Frank Sterling is standing on the railroad tracks in Hilton behind his old house -- a small ranch-style building on a 2-lane road, about a quarter-mile from the high school. "When we first moved here, the trains were still running through, he says, pointing at the tracks. Then they disbanded it."

As we walk down the gravel path, Sterling points in the direction of the Big M supermarket he walked to on the afternoon Vi Manville was killed. To get to the store, he had to cross a train trestle over a creek and then leave the tracks, walking along the opposite creek bed. To get to where Manville was killed, Sterling would have had to continue on the tracks away from the market -- "another mile and a half down the road," he says, laughing.

Sterling is heavier now than he was when he was sent to prison. His teeth were neglected for so long that a week before his release, he had nine of them pulled. At the time, he joked to his lawyers that he put them under his pillow for the Exoneration Fairy. He can’t drive a truck because of medical issues, but he hopes to find computer work. For now, he is living with friends one town over from Hilton. He drives to Rochester when he needs to see his lawyers about finding health benefits, job training, and donated clothes. Sterling says he's angry, but he tries not to dwell on it. "I don't want it to tear me up." He hasn't decided whether to file a civil suit for wrongful conviction. The 1st night he was out, he says, he woke up in the middle of the night to the sound of rain on a windowpane. "It was something I couldn't hear for 18 years," he says. "It's amazing. Something so simple that happens every day. Something everyone complains about."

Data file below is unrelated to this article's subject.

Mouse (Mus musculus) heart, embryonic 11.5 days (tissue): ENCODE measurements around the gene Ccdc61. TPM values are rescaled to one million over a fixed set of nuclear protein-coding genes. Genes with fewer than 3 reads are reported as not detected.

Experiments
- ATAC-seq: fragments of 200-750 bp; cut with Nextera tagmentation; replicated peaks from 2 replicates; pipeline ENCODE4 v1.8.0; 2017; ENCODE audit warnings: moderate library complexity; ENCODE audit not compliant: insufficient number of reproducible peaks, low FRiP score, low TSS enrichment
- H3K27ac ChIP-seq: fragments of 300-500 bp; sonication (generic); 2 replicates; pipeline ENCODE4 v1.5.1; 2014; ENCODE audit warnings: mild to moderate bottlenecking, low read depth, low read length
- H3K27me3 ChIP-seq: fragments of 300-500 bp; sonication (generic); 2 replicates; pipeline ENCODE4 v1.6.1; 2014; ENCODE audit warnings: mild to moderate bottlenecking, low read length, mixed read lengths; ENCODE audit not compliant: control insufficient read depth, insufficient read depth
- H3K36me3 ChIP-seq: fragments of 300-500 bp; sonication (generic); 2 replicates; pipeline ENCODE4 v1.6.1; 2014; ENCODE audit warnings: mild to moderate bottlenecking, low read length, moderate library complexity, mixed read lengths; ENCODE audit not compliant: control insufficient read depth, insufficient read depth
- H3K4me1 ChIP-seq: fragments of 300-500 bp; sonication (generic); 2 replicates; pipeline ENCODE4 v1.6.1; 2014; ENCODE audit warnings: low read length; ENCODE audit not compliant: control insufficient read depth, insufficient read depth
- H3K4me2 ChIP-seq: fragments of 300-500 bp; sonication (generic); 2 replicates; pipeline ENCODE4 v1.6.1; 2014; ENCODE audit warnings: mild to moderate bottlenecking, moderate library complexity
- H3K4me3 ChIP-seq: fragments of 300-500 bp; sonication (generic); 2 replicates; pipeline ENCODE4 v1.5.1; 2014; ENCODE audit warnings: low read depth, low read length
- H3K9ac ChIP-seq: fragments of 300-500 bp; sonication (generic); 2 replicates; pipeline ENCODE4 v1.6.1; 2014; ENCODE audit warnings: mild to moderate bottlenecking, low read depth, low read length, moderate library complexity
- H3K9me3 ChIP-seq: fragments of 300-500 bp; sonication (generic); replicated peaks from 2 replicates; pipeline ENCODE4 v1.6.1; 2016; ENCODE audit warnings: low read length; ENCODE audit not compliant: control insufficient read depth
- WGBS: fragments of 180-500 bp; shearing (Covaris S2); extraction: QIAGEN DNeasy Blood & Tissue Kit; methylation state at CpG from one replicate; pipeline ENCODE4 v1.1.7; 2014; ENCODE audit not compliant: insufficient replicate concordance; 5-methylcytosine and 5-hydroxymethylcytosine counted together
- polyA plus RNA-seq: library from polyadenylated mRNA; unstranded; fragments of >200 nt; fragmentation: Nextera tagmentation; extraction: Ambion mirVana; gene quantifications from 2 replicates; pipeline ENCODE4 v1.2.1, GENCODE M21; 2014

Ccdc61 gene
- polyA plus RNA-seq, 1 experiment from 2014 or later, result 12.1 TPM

Is it difficult being back here? "No," Sterling says. "I enjoyed growing up here." The creek is where he liked to fish for salmon. The train trestle is where kids liked to drink and where Frank walked his dogs Outlaw and Shebia. For a time, he says, he considered Vi Manville a friendly presence on the tracks.

"She’d reach into her pocket and give the dogs a cookie."

When Crough and his partner first came to Sterling's house in 1991, he says, "they claimed they were looking at others. But I have a feeling they were focused on, 'Okay, we'll make it look like we're looking into others, but he's the one who probably did it for revenge.'"? He agreed to the polygraph, he says, "because I didn't do it. I thought, Okay, well, I've got nothing to hide, so I should pass with flying colors."

So why did he confess? "They just wore me down," he says, shaking his head. "I was just so tired. Remember, I hadn’t had any sleep since about 2:30 Tuesday night."